David Bourget (Western Ontario)
David Chalmers (ANU, NYU)
Rafael De Clercq
Jack Alan Reynolds
Learn more about PhilPapers
International Studies in the Philosophy of Science 17 (3):225-244 (2003)
I argue against theories that attempt to reduce scientific representation to similarity or isomorphism. These reductive theories aim to radically naturalize the notion of representation, since they treat scientist's purposes and intentions as non-essential to representation. I distinguish between the means and the constituents of representation, and I argue that similarity and isomorphism are common but not universal means of representation. I then present four other arguments to show that similarity and isomorphism are not the constituents of scientific representation. I finish by looking at the prospects for weakened versions of these theories, and I argue that only those that abandon the aim to radically naturalize scientific representation are likely to be successful
|Keywords||Isomorphism Representation Science Similarity Structure|
|Categories||categorize this paper)|
Setup an account with your affiliations in order to access resources via your University's proxy server
Configure custom proxy (use this if your affiliation does not provide a proxy)
|Through your library|
References found in this work BETA
No references found.
Citations of this work BETA
Roman Frigg & Ioannis Votsis (2011). Everything You Always Wanted to Know About Structural Realism but Were Afraid to Ask. European Journal for Philosophy of Science 1 (2):227-276.
James Ladyman, Otávio Bueno, Mauricio Suárez & Bas van Fraassen (2011). Scientific Representation: A Long Journey From Pragmatics to Pragmatics. [REVIEW] Metascience 20 (3):417-442.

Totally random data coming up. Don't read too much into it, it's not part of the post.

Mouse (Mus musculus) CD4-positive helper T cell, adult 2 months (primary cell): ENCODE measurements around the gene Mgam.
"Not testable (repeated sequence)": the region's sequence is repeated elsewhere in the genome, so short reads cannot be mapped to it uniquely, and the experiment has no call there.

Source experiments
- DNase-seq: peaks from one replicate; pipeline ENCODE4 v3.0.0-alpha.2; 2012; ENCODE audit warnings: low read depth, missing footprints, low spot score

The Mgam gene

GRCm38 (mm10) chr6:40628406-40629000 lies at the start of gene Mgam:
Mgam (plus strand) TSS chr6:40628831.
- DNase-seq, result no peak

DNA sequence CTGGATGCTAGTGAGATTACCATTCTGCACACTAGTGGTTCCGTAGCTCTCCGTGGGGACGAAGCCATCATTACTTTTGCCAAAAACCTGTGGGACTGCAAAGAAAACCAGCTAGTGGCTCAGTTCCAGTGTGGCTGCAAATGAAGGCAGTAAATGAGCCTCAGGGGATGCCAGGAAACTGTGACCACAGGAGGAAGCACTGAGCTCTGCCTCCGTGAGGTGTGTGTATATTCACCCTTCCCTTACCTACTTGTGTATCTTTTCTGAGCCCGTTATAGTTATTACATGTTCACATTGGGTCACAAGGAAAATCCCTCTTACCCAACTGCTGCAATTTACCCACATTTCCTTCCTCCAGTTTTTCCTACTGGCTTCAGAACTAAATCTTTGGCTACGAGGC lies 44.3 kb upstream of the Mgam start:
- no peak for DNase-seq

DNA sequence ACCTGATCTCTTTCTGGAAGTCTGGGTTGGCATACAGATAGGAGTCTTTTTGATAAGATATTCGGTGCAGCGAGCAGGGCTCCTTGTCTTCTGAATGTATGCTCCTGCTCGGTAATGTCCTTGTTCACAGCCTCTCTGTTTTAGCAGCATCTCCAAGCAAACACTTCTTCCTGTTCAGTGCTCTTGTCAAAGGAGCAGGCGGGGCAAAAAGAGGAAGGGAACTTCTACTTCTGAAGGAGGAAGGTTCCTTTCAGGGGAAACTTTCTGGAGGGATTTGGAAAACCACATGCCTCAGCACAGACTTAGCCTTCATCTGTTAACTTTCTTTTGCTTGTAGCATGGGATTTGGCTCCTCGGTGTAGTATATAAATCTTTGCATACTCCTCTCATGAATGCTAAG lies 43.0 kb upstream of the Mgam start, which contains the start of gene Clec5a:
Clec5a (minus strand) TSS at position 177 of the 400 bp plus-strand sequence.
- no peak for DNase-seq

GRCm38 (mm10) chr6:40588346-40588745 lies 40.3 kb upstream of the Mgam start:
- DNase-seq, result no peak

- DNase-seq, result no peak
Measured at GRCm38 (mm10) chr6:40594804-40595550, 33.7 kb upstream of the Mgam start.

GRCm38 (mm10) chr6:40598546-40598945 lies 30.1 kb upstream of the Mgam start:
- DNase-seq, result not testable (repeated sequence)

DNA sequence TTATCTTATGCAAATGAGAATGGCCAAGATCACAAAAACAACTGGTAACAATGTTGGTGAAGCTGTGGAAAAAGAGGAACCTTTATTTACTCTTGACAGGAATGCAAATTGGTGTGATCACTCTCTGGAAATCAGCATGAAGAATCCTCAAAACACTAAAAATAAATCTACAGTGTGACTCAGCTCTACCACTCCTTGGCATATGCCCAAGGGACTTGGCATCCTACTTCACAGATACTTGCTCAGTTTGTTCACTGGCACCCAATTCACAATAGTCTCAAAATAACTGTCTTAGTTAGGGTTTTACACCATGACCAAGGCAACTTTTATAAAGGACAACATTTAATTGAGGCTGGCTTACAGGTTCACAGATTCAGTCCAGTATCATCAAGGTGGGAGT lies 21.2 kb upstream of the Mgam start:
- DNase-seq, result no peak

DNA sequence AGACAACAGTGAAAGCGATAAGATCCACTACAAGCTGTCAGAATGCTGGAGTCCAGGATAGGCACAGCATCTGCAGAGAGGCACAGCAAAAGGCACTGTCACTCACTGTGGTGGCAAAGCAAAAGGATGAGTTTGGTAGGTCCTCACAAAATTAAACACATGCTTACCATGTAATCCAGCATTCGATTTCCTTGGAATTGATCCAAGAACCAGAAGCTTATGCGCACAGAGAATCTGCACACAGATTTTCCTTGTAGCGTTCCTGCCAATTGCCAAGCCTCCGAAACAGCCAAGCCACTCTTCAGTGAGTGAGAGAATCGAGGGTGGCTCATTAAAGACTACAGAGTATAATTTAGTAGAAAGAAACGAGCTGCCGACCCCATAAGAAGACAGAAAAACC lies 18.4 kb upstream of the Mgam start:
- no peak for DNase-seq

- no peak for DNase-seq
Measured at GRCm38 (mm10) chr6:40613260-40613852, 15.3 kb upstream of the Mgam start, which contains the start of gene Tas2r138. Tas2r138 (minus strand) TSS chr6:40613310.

Ronald Giere (2010). An Agent-Based Conception of Models and Scientific Representation. Synthese 172 (2):269–281.
Tarja Knuuttila (2011). Modelling and Representing: An Artefactual Approach to Model-Based Representation. Studies in History and Philosophy of Science 42 (2):262-271.
Elaine Landry (2007). Shared Structure Need Not Be Shared Set-Structure. Synthese 158 (1):1 - 17.
Similar books and articles
Riccardo Manzotti & Giulio Sandini (2002). What Does “Isomorphism Between Conscious Representations and the Structure of the World” Mean? Behavioral and Brain Sciences 25 (3):346-347.
Anjan Chakravatty (2010). Informational Versus Functional Theories of Scientific Representation. Synthese 172 (2):197 - 213.
Adam Toon (2010). Models as Make-Believe. In Roman Frigg & Matthew Hunter (eds.), Beyond Mimesis and Convention: Representation in Art and Science. Boston Studies in Philosophy of Science.
Todd M. Bailey (2005). Rules Work on One Representation; Similarity Compares Two Representations. Behavioral and Brain Sciences 28 (1):16-16.
Steffen Ducheyne (2012). Scientific Representations as Limiting Cases. Erkenntnis 76 (1):73-89.
Steven French (2003). A Model-Theoretic Account of Representation (Or, I Don't Know Much About Art...But I Know It Involves Isomorphism). Philosophy of Science 70 (5):1472-1483.
Mauricio Suárez (2004). An Inferential Conception of Scientific Representation. Philosophy of Science 71 (5):767-779.
Steven French (2003). A Model‐Theoretic Account of Representation (or, I Don't Know Much About Art…but I Know It Involves Isomorphism). Philosophy of Science 70 (5):1472-1483.
Added to index2009-01-28
Total downloads141 ( #6,013 of 1,102,989 )
Recent downloads (6 months)29 ( #4,308 of 1,102,989 )
How can I increase my downloads?